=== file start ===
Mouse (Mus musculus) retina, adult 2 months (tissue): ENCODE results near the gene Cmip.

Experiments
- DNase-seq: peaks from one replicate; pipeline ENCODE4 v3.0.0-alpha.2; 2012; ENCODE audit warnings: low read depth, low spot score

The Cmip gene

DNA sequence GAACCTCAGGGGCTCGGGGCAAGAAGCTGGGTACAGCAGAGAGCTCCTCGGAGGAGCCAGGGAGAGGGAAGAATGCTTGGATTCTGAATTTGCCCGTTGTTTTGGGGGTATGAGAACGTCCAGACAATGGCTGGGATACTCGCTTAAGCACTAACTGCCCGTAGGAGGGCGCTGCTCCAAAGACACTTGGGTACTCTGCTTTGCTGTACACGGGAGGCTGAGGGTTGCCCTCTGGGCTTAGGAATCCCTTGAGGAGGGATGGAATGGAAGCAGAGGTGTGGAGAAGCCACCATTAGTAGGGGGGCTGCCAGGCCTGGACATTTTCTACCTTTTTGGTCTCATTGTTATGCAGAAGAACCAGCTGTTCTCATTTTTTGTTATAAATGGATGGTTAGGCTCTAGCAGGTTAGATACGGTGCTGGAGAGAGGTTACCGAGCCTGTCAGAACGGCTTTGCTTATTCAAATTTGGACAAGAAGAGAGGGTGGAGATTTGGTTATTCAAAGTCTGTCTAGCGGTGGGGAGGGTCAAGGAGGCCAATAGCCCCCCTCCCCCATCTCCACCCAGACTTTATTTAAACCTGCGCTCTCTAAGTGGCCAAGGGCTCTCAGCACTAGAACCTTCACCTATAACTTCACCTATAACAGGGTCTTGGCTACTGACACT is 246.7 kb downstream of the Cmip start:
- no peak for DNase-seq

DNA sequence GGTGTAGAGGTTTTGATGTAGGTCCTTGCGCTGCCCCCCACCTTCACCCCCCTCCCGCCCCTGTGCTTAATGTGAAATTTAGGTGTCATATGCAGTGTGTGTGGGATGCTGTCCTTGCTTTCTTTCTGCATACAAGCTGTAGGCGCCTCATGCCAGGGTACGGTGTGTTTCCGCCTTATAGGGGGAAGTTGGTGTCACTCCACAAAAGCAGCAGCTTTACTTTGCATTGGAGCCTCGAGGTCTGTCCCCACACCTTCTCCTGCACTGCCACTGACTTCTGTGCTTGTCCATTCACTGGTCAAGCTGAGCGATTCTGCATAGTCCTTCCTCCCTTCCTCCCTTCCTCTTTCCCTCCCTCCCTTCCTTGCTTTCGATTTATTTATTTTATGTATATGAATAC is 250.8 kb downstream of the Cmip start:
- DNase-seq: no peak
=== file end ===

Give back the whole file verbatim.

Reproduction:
Mouse (Mus musculus) retina, adult 2 months (tissue): ENCODE results near the gene Cmip.

Experiments
- DNase-seq: peaks from one replicate; pipeline ENCODE4 v3.0.0-alpha.2; 2012; ENCODE audit warnings: low read depth, low spot score

The Cmip gene

DNA sequence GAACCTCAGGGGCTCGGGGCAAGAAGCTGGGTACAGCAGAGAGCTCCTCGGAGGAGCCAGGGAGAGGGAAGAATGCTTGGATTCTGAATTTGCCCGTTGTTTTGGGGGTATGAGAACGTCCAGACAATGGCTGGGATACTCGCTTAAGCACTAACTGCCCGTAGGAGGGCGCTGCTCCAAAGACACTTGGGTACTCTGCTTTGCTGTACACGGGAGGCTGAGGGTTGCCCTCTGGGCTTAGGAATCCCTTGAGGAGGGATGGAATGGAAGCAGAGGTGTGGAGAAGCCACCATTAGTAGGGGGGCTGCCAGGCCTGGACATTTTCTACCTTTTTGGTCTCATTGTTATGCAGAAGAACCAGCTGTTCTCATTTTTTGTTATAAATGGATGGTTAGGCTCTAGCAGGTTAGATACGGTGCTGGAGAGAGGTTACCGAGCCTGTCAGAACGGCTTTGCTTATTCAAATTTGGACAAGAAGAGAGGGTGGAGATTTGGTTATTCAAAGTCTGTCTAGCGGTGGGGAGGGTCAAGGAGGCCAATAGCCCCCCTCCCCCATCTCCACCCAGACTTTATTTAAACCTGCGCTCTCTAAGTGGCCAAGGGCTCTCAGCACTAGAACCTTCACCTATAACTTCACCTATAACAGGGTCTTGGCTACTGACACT is 246.7 kb downstream of the Cmip start:
- no peak for DNase-seq

DNA sequence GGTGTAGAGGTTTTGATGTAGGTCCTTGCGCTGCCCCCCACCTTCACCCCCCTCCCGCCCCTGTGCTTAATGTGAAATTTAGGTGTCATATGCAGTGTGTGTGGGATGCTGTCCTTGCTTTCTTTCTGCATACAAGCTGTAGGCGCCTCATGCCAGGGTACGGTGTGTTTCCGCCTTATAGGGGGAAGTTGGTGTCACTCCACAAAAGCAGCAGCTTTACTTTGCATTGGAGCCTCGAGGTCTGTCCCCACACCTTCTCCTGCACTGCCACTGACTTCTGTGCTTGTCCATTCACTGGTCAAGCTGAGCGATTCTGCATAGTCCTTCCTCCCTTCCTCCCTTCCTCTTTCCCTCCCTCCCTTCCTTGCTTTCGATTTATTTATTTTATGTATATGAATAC is 250.8 kb downstream of the Cmip start:
- DNase-seq: no peak